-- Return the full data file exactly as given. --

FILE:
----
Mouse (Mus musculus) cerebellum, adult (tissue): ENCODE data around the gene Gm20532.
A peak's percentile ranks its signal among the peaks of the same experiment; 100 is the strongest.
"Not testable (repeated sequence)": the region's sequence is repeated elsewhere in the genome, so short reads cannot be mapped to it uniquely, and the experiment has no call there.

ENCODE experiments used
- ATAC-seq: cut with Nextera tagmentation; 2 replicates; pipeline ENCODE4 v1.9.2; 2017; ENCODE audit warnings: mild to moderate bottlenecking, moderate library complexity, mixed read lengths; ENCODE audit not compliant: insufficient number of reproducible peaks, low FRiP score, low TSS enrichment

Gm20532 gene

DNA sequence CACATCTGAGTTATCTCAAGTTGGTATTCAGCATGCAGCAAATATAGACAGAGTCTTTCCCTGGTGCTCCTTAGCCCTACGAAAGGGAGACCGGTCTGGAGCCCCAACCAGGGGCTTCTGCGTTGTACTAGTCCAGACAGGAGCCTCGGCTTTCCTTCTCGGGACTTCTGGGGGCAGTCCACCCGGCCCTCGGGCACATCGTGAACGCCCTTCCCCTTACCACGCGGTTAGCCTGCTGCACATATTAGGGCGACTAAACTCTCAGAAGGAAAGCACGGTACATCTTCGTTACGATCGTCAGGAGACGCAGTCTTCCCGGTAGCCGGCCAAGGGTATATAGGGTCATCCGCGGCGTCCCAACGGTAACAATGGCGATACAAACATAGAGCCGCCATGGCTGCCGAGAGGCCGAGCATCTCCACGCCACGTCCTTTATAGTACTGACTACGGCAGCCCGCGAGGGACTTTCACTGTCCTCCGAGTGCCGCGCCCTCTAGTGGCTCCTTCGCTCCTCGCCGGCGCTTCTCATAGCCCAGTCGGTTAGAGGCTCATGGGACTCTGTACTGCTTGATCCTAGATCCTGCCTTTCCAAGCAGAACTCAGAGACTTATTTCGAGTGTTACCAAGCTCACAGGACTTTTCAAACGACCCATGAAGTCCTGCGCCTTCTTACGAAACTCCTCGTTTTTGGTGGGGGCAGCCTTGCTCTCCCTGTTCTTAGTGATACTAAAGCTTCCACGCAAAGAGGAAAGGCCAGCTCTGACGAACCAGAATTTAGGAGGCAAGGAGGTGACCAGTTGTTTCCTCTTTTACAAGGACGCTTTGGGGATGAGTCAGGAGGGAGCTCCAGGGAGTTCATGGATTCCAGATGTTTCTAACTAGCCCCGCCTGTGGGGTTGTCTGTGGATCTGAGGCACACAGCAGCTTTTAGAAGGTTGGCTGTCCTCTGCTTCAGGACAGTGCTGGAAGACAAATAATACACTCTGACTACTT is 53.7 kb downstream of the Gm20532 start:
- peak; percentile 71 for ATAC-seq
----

Mouse (Mus musculus) cerebellum, adult (tissue): ENCODE data around the gene Gm20532.
A peak's percentile ranks its signal among the peaks of the same experiment; 100 is the strongest.
"Not testable (repeated sequence)": the region's sequence is repeated elsewhere in the genome, so short reads cannot be mapped to it uniquely, and the experiment has no call there.

ENCODE experiments used
- ATAC-seq: cut with Nextera tagmentation; 2 replicates; pipeline ENCODE4 v1.9.2; 2017; ENCODE audit warnings: mild to moderate bottlenecking, moderate library complexity, mixed read lengths; ENCODE audit not compliant: insufficient number of reproducible peaks, low FRiP score, low TSS enrichment

Gm20532 gene

DNA sequence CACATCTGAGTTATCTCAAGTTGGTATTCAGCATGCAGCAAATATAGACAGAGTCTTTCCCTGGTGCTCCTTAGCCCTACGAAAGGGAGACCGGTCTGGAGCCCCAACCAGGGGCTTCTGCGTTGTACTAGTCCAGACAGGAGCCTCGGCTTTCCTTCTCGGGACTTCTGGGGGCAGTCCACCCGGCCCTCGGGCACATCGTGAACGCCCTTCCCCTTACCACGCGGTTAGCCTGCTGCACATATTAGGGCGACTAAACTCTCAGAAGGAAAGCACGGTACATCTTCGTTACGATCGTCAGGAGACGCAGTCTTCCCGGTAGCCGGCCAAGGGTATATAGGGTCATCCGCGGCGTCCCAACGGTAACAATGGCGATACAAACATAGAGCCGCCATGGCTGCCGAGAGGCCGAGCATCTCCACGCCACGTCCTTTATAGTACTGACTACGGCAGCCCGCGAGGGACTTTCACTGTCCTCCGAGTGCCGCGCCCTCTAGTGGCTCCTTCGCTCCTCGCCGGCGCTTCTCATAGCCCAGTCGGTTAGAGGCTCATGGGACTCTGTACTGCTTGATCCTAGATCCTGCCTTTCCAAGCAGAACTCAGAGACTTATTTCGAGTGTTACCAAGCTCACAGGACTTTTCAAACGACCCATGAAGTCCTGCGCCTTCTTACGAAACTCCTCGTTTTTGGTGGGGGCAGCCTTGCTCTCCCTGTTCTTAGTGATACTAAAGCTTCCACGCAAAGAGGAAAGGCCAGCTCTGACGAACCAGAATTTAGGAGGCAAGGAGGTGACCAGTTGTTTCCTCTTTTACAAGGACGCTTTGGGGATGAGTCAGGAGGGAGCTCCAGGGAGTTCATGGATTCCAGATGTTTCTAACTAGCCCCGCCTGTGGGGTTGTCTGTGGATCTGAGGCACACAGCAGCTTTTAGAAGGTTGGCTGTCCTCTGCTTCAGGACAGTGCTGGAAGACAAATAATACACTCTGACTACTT is 53.7 kb downstream of the Gm20532 start:
- peak; percentile 71 for ATAC-seq